It is snowing heavily in the Alps since Saturday. Especially in the southern Alps it has snowed heavily in the high alpine thanks to a southern current. The first snow was whiter than white, but Sahara sand mixed into the snow during the dump of Monday. The satellite picture below shows how Sahara sand is picked up by a strong southern wind and is pushed against the south side of the Alps via the north of Africa and the Mediterranean Sea.
Check out the picture in detail here yourself. At first the sand could not be seen on the snow cover because of the clouds, but the sun came out this morning and the sand became visible on the webcams.
Anyone who has followed Mountain Academy knows that Sahara sand can serve as a weak layer or a sliding layer for avalanches in case of new snowfall. (Check out Mountain Academy and ride with more knowledge). Not that there are many avalanche victims known as a result of Sahara sand, but it is a potential sliding layer. In addition, polluted snow does not have the reflective characteristics that a white snow cover has. Because of the Sahara sand, the snow cover is now more sensitive to the sun's radiation and will melt faster than white snow cover. Two annoying messages in short. Below again in detail the sand that finds its way from the Sahara to the Alps.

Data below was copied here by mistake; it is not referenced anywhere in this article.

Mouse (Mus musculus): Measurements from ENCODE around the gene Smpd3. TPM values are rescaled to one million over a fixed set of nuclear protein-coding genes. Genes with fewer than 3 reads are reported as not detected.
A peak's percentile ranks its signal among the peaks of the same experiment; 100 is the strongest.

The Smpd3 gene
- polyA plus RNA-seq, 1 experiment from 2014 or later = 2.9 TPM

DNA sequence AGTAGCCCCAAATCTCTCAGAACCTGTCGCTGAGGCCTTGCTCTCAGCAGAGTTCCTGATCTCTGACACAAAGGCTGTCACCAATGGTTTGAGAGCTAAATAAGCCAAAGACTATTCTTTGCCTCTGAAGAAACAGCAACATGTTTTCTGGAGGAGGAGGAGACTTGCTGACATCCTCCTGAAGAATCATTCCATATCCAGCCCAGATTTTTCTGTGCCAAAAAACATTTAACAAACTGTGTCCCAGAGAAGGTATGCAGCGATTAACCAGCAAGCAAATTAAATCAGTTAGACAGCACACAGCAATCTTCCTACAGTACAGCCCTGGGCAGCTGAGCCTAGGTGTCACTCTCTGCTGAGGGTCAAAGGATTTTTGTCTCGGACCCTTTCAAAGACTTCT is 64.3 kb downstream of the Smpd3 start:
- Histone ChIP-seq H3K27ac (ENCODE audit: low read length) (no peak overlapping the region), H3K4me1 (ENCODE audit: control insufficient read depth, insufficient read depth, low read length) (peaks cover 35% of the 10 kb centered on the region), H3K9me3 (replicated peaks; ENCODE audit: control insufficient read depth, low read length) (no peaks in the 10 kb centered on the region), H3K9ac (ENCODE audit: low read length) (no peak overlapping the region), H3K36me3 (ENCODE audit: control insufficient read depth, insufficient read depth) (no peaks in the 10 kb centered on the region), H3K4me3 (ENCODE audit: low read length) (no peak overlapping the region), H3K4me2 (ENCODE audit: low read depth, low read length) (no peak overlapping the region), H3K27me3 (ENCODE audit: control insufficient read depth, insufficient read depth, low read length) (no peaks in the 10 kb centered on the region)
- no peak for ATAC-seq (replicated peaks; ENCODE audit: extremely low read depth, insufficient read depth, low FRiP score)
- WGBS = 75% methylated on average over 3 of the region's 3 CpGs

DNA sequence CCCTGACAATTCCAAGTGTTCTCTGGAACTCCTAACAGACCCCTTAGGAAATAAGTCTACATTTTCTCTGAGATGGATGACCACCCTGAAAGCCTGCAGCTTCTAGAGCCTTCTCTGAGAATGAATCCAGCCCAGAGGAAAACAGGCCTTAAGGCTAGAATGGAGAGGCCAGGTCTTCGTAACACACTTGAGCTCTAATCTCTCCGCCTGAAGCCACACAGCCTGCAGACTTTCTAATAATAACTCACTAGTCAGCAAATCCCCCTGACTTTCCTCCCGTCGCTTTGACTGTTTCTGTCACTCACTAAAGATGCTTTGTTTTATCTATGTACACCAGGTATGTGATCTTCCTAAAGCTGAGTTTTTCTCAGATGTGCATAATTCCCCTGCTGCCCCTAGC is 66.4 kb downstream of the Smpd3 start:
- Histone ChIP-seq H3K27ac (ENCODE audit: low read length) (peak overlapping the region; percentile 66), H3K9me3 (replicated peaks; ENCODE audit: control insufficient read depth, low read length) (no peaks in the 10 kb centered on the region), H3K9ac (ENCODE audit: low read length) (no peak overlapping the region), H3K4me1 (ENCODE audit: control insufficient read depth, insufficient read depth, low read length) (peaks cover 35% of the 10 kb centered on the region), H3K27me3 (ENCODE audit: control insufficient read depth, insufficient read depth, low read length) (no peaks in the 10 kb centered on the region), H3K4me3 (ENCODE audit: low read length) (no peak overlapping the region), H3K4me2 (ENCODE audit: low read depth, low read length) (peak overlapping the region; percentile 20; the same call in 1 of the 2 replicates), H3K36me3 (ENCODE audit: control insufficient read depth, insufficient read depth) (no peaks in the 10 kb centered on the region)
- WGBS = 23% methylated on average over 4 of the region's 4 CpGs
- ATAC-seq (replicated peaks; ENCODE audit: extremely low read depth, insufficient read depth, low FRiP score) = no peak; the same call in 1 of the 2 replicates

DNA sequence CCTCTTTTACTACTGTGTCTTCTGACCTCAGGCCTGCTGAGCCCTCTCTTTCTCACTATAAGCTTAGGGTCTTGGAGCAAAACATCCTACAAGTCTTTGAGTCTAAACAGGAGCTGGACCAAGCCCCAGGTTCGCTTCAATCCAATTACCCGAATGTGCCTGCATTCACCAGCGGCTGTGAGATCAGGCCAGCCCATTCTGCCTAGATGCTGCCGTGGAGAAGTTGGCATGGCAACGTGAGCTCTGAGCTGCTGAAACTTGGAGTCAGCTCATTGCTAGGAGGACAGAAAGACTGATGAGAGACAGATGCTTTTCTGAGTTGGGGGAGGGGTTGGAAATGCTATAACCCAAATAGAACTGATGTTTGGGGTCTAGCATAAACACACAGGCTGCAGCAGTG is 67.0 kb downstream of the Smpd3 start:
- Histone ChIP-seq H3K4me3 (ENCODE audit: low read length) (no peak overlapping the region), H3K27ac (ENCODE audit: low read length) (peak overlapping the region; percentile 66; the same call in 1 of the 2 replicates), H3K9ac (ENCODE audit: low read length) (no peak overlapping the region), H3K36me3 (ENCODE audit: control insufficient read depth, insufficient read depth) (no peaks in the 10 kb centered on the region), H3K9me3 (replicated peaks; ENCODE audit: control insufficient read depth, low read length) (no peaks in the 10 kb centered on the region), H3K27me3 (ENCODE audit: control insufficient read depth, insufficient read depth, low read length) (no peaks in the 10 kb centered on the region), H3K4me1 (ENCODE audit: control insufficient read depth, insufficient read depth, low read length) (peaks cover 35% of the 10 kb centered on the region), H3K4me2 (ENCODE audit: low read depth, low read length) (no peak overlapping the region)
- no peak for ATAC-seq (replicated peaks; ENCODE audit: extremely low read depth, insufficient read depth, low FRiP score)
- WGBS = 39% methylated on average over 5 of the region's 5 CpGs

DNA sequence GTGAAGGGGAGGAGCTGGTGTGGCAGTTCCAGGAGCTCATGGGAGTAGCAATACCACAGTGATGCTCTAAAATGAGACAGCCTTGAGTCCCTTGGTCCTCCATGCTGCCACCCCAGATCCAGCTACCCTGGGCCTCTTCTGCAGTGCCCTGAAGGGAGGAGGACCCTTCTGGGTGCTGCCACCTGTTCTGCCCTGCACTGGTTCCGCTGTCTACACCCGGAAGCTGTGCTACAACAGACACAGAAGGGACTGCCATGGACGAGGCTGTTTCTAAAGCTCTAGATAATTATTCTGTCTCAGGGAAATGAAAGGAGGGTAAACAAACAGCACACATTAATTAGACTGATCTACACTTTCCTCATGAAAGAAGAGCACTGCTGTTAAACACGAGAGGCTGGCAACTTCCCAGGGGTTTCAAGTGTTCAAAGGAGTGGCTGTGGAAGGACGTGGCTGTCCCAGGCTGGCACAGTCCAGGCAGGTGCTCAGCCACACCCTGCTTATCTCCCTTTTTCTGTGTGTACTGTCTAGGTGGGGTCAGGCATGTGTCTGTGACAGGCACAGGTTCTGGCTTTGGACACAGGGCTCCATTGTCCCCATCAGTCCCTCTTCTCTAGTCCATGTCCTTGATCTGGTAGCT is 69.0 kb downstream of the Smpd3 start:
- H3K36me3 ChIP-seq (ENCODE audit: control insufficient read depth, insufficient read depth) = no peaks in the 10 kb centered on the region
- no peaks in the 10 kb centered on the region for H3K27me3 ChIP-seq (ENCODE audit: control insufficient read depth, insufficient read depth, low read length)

That is pretty hard to find out. Many ski areas are still closed and most avalanche services are still in sleep mode. But with the help of the webcams there is a reasonable picture of where sand has come down. It seems that the higher alpine in and south of the main alpine ridge from the Ortler area to the Mölltaler glacier have to deal with this problem. See the map below for the region where Sahara sand was found in the snow. If you find webcam images with Sahara sand in the snow, post them below. Thanks!
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